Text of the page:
The Yangzi River (or Chang Jiang, which translates as ‘Long River’) is 6,300km in length. It is the longest river in China and third longest in the world. It originates in the mountains in the south-west of Qinghai province and its mouth is at Shanghai on the east coast.
The Yangzi has always been an incredibly important trade route. In the early 19th century the Yangzi ports handled amounts of shipping equal to any in the world. Rivers and canals were Ancient China’s primary means of communication. Over 4000km of the river are navigable. Grain, coal and other materials for the steel industry account for nearly of the modern day carriage.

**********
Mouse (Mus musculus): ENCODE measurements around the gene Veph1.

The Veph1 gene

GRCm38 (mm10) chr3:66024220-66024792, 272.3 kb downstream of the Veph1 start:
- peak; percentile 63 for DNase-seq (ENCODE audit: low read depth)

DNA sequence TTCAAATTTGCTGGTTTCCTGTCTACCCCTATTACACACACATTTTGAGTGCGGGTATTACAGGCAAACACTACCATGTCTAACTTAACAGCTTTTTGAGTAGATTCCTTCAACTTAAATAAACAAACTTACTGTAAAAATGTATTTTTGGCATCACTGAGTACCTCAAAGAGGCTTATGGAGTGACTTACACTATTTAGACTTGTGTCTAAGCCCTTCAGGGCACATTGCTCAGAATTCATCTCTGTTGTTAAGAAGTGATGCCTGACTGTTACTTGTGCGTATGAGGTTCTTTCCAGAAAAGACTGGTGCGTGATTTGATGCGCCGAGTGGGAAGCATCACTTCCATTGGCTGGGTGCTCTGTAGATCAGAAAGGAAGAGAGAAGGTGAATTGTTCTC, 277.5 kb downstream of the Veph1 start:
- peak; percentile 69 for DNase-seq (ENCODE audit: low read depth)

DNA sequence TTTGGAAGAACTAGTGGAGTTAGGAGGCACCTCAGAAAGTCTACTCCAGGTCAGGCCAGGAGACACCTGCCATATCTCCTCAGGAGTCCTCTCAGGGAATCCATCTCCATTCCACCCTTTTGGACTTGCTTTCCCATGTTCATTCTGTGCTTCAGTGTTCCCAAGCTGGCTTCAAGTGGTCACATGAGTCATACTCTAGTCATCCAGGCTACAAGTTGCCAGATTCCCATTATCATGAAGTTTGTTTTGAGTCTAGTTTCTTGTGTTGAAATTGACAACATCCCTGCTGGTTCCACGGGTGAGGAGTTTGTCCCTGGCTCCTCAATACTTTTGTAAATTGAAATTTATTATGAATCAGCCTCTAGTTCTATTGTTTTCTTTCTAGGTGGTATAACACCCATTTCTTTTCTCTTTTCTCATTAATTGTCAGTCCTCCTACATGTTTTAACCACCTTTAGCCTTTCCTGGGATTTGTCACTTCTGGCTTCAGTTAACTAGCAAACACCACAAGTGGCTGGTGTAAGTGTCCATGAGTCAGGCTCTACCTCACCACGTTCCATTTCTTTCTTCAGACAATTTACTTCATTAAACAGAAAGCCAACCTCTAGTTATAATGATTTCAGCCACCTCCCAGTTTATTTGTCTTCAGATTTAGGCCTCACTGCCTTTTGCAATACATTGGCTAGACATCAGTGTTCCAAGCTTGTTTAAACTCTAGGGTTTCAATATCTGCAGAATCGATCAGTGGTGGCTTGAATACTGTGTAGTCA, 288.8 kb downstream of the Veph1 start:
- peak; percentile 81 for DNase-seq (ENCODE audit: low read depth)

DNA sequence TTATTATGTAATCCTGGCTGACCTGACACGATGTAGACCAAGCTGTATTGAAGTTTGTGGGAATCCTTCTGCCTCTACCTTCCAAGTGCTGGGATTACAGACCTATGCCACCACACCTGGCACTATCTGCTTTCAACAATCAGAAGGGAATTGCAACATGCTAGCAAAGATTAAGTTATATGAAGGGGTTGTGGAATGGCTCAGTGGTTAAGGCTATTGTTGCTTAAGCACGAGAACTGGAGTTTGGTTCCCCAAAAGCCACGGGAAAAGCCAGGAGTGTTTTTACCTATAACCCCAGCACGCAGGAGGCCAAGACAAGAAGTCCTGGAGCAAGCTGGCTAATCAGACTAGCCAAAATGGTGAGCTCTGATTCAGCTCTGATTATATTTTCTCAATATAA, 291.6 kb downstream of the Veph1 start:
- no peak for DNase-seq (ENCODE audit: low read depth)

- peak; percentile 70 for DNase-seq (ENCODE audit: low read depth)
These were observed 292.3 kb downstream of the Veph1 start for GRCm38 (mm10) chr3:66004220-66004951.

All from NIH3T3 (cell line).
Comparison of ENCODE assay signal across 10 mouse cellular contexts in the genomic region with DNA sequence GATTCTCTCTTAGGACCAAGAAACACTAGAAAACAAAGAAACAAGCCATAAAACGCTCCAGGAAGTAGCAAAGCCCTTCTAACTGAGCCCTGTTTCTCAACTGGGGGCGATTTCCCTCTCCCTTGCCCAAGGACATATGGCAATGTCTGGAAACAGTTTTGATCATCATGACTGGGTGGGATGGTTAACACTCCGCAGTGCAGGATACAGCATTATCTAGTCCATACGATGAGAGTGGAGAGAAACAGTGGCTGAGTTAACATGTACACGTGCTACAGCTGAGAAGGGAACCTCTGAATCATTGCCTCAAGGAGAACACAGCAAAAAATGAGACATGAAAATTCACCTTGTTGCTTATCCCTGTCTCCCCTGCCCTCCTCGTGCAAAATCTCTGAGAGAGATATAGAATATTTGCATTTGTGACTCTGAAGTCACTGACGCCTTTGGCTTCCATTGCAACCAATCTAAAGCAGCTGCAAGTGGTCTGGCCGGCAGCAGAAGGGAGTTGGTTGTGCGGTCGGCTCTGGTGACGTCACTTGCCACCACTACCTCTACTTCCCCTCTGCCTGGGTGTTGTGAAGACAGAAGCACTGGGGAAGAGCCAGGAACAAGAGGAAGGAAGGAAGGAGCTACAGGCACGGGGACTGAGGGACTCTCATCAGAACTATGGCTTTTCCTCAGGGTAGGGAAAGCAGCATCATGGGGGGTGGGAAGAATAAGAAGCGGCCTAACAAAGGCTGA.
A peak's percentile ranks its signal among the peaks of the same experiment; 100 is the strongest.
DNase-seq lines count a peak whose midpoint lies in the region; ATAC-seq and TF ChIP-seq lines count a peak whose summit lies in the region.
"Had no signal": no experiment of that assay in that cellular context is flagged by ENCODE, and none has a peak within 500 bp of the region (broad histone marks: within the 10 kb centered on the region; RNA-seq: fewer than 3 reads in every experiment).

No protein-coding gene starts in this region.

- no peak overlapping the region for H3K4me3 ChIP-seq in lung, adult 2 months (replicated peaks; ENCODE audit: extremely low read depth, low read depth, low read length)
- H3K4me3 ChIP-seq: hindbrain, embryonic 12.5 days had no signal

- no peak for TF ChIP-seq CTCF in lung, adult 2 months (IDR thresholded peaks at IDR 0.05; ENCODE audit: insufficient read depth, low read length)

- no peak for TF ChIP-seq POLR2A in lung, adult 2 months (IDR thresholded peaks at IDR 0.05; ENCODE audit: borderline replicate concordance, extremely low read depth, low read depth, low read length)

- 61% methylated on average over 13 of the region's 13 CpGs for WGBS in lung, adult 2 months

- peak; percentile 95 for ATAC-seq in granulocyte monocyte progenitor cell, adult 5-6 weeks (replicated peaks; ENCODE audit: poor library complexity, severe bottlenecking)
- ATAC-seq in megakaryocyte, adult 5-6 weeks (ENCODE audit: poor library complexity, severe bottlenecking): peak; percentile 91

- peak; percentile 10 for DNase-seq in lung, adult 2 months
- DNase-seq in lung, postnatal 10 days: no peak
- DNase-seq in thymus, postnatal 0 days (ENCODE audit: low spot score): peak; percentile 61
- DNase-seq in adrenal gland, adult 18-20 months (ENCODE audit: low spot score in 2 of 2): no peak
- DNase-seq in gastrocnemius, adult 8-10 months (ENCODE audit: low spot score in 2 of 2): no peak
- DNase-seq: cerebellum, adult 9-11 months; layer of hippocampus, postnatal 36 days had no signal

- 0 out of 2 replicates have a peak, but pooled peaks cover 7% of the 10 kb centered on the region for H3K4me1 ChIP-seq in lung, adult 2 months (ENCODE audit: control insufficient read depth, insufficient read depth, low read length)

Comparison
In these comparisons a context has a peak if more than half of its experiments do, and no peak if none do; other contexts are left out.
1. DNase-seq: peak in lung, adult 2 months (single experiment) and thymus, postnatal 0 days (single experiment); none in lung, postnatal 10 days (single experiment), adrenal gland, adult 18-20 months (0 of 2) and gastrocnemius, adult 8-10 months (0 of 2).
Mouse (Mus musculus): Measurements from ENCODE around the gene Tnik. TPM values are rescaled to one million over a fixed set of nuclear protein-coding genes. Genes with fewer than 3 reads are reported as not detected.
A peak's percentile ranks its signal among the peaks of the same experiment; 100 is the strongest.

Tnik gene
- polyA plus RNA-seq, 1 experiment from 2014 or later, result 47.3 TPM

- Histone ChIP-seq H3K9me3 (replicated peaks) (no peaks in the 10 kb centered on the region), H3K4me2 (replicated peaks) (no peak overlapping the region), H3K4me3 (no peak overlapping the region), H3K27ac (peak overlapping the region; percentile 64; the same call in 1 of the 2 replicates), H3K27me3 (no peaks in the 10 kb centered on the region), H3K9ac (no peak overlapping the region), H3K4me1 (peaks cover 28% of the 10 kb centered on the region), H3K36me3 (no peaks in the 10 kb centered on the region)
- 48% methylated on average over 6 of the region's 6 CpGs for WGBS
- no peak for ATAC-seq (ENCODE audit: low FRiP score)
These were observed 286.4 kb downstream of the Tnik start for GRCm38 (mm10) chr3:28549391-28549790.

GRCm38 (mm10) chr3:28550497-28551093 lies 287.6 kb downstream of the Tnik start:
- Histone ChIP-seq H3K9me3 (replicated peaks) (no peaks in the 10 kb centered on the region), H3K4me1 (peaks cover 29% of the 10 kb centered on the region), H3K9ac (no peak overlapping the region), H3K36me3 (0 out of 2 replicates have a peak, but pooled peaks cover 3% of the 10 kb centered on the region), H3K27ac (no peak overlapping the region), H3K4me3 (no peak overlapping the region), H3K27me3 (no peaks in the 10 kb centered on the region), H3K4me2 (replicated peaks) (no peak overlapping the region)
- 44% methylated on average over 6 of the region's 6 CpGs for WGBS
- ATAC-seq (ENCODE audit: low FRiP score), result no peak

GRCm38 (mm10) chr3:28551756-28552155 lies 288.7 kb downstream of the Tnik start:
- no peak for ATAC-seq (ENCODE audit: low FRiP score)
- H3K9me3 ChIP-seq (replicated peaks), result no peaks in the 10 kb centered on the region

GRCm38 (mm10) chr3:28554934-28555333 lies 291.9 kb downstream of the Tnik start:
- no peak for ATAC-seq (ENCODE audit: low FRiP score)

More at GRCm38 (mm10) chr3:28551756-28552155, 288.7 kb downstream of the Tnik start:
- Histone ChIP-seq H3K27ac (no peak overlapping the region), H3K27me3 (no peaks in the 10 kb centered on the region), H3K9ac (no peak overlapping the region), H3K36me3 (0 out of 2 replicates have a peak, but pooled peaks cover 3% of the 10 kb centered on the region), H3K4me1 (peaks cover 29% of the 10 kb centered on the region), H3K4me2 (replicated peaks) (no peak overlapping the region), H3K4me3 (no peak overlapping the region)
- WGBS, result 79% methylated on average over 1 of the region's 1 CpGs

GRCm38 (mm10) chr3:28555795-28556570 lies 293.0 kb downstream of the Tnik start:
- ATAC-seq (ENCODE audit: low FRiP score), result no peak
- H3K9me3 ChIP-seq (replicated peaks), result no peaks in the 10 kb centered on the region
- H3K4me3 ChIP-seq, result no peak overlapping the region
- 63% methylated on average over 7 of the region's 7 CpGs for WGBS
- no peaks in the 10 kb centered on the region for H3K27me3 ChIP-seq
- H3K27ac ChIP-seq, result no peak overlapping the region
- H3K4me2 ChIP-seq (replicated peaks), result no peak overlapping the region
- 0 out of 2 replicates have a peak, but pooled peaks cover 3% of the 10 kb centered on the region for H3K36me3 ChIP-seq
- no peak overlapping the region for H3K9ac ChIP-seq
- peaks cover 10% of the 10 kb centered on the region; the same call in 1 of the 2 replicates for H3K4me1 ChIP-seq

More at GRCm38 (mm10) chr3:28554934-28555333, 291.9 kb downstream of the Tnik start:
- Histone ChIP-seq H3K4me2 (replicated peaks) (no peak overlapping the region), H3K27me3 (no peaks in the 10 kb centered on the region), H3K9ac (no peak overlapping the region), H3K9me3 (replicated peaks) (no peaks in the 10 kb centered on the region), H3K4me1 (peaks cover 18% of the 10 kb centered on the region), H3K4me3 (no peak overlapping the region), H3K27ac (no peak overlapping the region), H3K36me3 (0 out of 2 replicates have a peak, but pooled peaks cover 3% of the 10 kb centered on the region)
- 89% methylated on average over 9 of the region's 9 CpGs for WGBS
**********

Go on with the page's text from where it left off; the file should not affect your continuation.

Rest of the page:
The Yangzi Valley has traditionally been an important food producer. The river has been the centre of economic life, bringing trade and influences from distant places. The river is prone to flooding and often there is great loss of life. To help combat the flooding and improve the navigation on the river a 2km wide dam is being built across the river. This will also provide an electricity supply. The dam is at one end of the Three Gorges, which are considered to be some of the most beautiful scenery in China.